It's not very popular.

Jun 19, 2012 jltusc commented on "HEY I WANT TO KNOW WHO HERE IS FROM CALIFORNIA AND CAN EDUCATE US ON ALL MEXICAN FOOD?!!".
Yeah, woah. Who goes to the Bay Area as the base of 'authentic' Mexican food or even Mexican-American food or whatever you want to call it (not saying there isn't fantastic mexican and mexican-ish food there)? Ha.

That said, of course, on average, you can find better (and more) Mexican related food options as you get closer to the border. Per Tyler Cowen: "The larger the number of restaurants serving the same ethnic cuisine in a given area, the more likely the food they serve will be good. Why? Restaurants that are competing most directly against each other can’t rest on their laurels. They are also typically appealing to an informed customer base. And finally, they can participate in a well-developed supply chain for key ingredients. In other words, a town that has only a single Indian restaurant probably does not have a very good Indian restaurant. In Houston, looking for clusters of similar restaurants will lead you to Mexican and Vietnamese food; in parts of Michigan, it will lead you to Arabic cuisine. Competition works." http://www.theatlantic.com/magazine/arch…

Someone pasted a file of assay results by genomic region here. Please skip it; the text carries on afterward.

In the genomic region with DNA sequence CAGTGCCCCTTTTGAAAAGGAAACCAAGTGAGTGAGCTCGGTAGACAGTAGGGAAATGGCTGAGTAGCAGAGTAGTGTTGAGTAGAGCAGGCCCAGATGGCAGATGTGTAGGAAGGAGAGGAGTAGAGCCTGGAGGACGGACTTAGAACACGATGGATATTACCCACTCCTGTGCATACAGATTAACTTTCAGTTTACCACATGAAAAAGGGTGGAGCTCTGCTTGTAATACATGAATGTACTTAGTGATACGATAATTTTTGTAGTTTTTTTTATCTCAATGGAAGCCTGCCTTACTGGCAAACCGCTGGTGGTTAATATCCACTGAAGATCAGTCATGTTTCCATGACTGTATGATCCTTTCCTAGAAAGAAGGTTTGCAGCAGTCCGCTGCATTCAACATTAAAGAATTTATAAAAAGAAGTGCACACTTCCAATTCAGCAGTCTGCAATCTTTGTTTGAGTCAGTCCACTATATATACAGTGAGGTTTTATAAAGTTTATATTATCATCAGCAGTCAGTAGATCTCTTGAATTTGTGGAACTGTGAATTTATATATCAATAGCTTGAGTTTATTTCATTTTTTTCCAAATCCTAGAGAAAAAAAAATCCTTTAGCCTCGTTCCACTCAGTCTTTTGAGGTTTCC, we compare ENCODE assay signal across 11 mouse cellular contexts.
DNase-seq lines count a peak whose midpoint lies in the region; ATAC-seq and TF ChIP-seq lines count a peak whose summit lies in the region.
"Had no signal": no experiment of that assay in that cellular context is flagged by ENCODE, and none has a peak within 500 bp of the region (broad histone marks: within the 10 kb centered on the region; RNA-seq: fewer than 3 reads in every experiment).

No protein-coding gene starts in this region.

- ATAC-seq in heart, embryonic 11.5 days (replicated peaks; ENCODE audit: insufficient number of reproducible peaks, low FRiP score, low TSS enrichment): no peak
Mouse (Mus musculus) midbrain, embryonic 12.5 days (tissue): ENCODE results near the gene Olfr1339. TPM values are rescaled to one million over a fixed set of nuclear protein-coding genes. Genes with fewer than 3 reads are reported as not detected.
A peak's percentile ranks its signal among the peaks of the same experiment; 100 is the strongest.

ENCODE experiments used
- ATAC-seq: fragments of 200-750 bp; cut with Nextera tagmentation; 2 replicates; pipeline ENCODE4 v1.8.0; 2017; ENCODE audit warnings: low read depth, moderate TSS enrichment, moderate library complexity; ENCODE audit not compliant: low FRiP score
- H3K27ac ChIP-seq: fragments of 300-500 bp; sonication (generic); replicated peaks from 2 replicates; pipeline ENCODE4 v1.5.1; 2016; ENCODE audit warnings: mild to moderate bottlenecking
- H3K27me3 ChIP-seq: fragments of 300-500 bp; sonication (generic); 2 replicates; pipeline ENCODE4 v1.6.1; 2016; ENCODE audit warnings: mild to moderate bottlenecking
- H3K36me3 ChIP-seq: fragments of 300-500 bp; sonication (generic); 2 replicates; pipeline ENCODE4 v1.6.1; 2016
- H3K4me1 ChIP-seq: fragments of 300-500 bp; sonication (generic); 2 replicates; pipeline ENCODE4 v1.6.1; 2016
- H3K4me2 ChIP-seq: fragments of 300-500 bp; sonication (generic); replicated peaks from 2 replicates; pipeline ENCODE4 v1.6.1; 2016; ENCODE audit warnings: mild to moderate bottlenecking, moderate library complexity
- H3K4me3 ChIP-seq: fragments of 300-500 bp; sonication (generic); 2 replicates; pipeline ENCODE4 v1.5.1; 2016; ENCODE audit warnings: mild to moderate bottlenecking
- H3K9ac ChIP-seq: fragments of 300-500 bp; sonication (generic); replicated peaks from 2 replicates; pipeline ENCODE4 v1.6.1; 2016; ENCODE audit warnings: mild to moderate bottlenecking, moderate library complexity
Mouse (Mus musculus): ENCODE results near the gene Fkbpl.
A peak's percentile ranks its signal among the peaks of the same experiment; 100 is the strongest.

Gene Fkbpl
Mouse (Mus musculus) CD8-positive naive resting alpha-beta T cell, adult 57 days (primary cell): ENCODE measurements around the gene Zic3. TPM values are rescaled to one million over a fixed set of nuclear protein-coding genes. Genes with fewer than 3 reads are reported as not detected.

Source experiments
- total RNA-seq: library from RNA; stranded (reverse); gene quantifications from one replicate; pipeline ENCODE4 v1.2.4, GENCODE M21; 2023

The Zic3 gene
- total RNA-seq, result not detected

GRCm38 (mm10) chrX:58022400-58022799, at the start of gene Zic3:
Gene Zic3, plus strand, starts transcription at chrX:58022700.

I miss the tacos of Los Angeles and environs, I can't lie (and I can also attest to the deliciousness found in Texas and New Mexico and Arizona). Seattle just can't compete with the best on this front, which isn't the same thing as there not being any decent options, just that they are much, much fewer and farther between. I'm now stuck in DC where the 'Mexican' food offered, when it is offered, is actually really Salvadoran food (fine, but not at all Mexican), and I *wish* I had Bravas or Guaymas!

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